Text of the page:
Traditionally, the bride’s parents host the engagement party. However, it is quite common nowadays for the couple to organize a party themselves or have friends volunteer to assist.
Some people may opt to have two parties, one for their friends and another for relatives and very close family friends.
If it is not being held at the bride’s parents’ house, you can have it at a restaurant, a pub, or a garden.
This is the time when people get the chance to congratulate you. And you also get a chance to introduce key people in your lives. These are hopefully the people who will help you plan your wedding.
Who do I invite to the engagement party?
An engagement party is usually an intimate event, where only the closest and dearest people are invited. Actually, the people who are invited to the engagement party must be invited to the wedding. Nowadays some couples are also inviting people who are not so close to them. Especially if the party is informal and hosted by the couple’s friends.
If the engagement party is held at the bride’s house, both the families of the bride and groom and their close family friends should be invited.
When do I have an engagement party?
The engagement party should come soon after the proposal and before the serious wedding planning kicks in. This is when the excitement is still fresh and you are likely to have more fun. Give your guests about a month’s notice and let this be not less than nine months before the wedding.
How do I send invites to my engagement party?
You can send the invitations by email or text messages, but sending paper invites by post gives it an extra personal touch and makes it special. Have someone design a special invite for your guests.
What about the theme and décor?
When choosing a theme and décor for the engagement party, make sure it resonates with the couple’s tastes. Again, the engagement must not outdo the wedding. You should also make sure that the theme of the engagement party matches the wedding theme.
What you choose to wear depends on the setting of the party, but keep it simple so as not to outdo the wedding day look. It should also be special enough to make you stand out. A sundress for an outdoor party or a cocktail dress is great, while the groom must not wear a tuxedo. You can also include a dress code for your guests in the invitation card if you wish.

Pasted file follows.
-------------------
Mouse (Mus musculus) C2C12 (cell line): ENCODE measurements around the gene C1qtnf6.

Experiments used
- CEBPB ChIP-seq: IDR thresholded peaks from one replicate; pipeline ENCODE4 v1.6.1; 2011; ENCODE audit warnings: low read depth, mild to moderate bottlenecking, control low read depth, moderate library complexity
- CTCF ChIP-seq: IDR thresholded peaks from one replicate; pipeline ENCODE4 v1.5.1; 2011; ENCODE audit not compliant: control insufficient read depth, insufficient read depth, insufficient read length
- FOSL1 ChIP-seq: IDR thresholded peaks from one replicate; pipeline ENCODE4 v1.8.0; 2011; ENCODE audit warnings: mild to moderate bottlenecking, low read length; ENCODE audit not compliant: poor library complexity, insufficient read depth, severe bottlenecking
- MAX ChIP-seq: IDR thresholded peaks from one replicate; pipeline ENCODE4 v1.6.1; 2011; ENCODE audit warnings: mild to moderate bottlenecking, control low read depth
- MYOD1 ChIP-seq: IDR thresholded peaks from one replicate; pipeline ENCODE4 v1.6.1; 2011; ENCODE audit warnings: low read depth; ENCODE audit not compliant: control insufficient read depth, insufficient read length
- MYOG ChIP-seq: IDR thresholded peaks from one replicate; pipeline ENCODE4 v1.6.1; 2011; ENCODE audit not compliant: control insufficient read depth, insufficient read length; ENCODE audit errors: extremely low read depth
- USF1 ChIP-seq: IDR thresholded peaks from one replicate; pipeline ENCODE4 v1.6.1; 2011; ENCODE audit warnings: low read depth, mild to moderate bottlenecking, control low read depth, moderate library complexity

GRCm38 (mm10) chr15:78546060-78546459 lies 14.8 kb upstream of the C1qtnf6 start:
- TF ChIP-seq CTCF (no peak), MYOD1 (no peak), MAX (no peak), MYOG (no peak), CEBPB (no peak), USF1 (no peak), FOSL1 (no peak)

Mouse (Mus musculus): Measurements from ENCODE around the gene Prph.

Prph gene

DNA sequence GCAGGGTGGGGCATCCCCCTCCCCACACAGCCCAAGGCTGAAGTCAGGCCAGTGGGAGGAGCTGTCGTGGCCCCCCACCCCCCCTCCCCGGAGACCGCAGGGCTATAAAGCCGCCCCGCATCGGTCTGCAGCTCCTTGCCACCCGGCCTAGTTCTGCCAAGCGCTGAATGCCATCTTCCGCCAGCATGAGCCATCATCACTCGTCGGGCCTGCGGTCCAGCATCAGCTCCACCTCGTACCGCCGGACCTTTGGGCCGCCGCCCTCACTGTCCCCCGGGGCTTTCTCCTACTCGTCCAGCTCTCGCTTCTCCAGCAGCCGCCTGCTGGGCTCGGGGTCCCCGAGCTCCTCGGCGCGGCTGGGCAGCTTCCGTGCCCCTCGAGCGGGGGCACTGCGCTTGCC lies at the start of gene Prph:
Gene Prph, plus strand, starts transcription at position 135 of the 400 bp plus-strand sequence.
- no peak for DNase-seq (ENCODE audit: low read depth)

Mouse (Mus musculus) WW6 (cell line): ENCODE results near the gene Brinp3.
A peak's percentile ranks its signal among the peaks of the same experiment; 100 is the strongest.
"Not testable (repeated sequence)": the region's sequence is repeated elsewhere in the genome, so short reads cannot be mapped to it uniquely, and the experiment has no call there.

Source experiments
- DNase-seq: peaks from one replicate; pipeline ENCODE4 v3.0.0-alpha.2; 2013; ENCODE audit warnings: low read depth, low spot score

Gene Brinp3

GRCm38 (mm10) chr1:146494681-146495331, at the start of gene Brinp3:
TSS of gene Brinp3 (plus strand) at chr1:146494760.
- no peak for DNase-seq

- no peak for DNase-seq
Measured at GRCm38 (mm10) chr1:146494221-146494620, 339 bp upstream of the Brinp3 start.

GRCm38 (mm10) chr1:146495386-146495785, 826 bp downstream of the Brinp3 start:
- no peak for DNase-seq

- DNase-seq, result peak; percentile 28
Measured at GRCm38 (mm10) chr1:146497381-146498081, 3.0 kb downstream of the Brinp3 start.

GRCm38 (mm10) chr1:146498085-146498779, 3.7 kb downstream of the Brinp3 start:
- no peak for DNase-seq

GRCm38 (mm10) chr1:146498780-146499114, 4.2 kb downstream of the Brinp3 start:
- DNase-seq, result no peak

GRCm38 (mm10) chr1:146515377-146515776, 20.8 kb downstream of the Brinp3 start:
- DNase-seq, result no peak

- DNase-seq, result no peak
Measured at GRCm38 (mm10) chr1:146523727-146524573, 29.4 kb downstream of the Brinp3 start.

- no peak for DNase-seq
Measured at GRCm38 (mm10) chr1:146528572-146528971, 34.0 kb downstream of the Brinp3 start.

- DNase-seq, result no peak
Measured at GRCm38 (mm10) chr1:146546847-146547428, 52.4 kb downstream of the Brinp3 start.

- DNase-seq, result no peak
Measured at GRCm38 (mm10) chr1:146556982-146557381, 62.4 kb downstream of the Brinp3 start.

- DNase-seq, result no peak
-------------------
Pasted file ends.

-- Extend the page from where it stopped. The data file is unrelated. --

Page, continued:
What to serve
You may opt not to have simple foods where the guests do not have to have a proper sit-down like in the wedding. You can have a buffet or food trucks where your guests can mingle, and serve them with simple foods like burgers, meat skewers, mini lasagnas, or fish and chips. And meals that mean something special to the bride and groom, like tacos and margaritas for lovers of Mexican food.
People will definitely be looking forward to the cake, but let it not be as elaborate as the wedding cake. It can be smaller in size with the couple’s names or photos. You can also opt to have cupcakes, ice cream, or cookies in the shape of a diamond ring.
Nothing says it is time to celebrate like a good cocktail! At the celebration of your engagement, you definitely want that. Prepare your big batch cocktails before your party and set out a bowl for people to self-serve or have the bartender manage it. Making the bulk batch is definitely more cost effective and an excellent solution for serving a big crowd.
Try one or more of these cocktail recipes at your engagement party and give it an extra punch!
Blood orange punch
Add flavor and color to your cocktail by using blood oranges. Freeze some blood orange wedges and put them in the punch to keep it cold without the fear of diluting the flavor.
- 2 bottles chilled blood orange juice (25 ounces each)
- 3 cans chilled natural orange soda (12 ounces each), such as San Pellegrino Aranciata
- 8 ounces of light rum
- 5 dashes bitters
- 3 tablespoons fresh lime juice
- One blood orange, cut into quarters
Freeze 1 ½ cups orange juice in ice cube trays. Stir the remaining orange juice, lime juice, rum, and bitters into a punch bowl. Add the frozen orange slices before serving. Add ice cubes as needed.
This punch has the tang and tartness of pomegranate juice and the sweetness of pear nectar, which gives it a deep flavor. If you are looking for a cheaper option than champagne, use sparkling white wine like Prosecco.
- 1 1/2 cups pomegranate juice
- 1 bottle (750 ml) Champagne
- 1 cup pear nectar
- 1/4 cup orange-flavored liqueur, such as Grand Marnier
Combine pomegranate juice, pear nectar, and orange-flavored liqueur in a large pitcher. Add the champagne slowly and serve over ice.
The citrusy twist in this cocktail spreads a good cheer among your guests. It tastes just as exotic as it looks.
- 4 cups orange juice
- 2 cups bottled pear nectar
- 2 cups chilled club soda
- 1 cup light rum if desired
- Orange slices for garnishing
Set a fine sieve over a large pitcher, pour pear nectar and orange juice through it into the pitcher. Stir in the chilled club soda and light rum before serving and pour it over ice. Garnish with orange slices.
Warm cider and rum punch
This spiked cider will keep your guests warm and lively. Top it off with a cinnamon stick for some special flair
- 8 cups apple cider
- 1 apple, thinly sliced cross-wise
- 1 orange, thinly sliced cross-wise
- 2 cinnamon sticks
- 1-inch piece fresh ginger, peeled and thinly sliced
- 2 cups dark rum
Combine apple slices, apple cider, orange slices, ginger, and cinnamon sticks in a large pot and bring to boil. Bring to a boil over high, then reduce to a simmer and cook for about 5 minutes. Keep warm on low for about 2 hours, remove from the fire and stir in the rum. Transfer to a punch bowl and serve warm.
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